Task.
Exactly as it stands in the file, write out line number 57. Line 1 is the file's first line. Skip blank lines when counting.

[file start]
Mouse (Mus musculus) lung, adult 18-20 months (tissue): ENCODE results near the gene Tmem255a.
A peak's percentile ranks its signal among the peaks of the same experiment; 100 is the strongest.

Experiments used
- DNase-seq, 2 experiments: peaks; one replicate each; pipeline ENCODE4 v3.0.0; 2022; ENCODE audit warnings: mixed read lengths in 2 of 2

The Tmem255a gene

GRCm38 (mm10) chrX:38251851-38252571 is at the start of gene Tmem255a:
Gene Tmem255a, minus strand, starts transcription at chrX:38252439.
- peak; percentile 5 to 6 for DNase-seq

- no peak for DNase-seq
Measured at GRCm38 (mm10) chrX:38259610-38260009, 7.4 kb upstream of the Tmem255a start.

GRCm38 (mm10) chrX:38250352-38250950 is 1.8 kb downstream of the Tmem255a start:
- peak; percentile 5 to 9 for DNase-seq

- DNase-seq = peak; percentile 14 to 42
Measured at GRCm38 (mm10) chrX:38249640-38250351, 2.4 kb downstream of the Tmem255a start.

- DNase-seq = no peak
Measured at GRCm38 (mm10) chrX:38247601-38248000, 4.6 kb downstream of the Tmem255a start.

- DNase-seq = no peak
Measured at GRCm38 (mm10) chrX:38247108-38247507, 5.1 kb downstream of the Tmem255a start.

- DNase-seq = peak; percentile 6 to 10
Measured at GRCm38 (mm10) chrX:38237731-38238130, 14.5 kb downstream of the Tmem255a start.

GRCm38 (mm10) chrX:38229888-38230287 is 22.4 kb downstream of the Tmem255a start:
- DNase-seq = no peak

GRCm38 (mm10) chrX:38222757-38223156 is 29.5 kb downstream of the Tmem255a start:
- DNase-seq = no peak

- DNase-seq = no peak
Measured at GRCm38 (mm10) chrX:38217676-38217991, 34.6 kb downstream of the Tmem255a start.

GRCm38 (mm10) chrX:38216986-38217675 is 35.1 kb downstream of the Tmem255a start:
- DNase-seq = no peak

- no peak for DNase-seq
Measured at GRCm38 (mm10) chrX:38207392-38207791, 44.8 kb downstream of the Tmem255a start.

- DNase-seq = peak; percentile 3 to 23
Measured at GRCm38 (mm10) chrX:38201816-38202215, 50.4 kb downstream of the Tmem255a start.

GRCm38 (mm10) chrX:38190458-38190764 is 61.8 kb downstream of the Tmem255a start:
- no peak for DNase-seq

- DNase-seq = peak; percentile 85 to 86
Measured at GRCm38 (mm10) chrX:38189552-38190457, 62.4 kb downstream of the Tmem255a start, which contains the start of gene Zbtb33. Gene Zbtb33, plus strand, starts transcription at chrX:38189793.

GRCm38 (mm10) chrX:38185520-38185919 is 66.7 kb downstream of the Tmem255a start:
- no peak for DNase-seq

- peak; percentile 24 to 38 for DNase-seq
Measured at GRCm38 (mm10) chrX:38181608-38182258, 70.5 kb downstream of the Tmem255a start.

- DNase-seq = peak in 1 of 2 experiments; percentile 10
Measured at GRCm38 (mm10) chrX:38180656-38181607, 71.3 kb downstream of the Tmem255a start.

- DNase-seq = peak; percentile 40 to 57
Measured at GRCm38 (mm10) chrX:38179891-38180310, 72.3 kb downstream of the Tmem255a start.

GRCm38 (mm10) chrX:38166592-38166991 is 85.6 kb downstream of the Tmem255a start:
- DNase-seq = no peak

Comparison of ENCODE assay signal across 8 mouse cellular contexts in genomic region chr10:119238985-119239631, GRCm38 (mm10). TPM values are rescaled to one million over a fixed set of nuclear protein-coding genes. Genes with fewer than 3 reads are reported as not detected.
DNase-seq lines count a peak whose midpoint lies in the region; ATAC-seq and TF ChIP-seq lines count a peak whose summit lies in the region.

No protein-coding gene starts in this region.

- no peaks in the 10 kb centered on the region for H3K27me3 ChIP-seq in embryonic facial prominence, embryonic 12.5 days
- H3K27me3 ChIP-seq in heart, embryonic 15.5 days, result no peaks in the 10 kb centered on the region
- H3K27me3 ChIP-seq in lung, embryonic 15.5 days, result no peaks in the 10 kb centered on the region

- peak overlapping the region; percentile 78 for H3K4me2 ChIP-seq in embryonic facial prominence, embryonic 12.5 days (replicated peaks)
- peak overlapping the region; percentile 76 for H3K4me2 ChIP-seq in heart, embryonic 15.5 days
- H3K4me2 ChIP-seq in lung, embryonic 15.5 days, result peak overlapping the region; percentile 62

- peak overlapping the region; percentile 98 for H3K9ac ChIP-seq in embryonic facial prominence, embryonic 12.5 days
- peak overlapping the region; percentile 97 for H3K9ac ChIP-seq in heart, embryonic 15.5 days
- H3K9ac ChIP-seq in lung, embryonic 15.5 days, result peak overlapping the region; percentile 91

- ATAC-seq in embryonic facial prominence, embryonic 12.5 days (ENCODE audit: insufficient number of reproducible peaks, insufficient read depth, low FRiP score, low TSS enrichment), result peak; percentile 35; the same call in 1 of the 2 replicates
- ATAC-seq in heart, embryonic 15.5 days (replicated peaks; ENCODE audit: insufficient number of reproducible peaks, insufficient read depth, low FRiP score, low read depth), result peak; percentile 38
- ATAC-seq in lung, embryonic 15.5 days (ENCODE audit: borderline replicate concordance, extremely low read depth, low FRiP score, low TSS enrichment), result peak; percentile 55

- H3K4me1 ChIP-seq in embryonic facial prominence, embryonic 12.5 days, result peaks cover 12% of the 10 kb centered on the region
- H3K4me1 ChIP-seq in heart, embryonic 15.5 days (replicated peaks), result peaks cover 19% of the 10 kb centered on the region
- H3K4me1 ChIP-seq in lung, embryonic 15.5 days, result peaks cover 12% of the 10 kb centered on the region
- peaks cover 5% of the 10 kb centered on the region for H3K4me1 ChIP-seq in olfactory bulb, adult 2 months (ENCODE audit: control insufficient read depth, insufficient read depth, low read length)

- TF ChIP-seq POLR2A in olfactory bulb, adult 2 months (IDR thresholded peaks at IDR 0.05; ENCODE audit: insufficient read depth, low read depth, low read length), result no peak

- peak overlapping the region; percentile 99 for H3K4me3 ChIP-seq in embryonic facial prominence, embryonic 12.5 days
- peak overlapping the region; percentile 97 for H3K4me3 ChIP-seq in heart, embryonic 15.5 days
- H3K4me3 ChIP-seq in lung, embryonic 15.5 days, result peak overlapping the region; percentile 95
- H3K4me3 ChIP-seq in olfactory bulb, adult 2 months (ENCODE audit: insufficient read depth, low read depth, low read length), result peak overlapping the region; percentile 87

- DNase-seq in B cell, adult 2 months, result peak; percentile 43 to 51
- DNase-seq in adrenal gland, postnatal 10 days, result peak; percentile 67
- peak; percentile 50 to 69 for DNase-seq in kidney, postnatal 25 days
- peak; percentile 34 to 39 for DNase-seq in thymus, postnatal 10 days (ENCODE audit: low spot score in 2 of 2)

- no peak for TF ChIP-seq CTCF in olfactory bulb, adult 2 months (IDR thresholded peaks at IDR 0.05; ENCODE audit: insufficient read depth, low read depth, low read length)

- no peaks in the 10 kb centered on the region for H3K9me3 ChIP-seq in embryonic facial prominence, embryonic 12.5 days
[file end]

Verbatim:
- peak overlapping the region; percentile 97 for H3K9ac ChIP-seq in heart, embryonic 15.5 days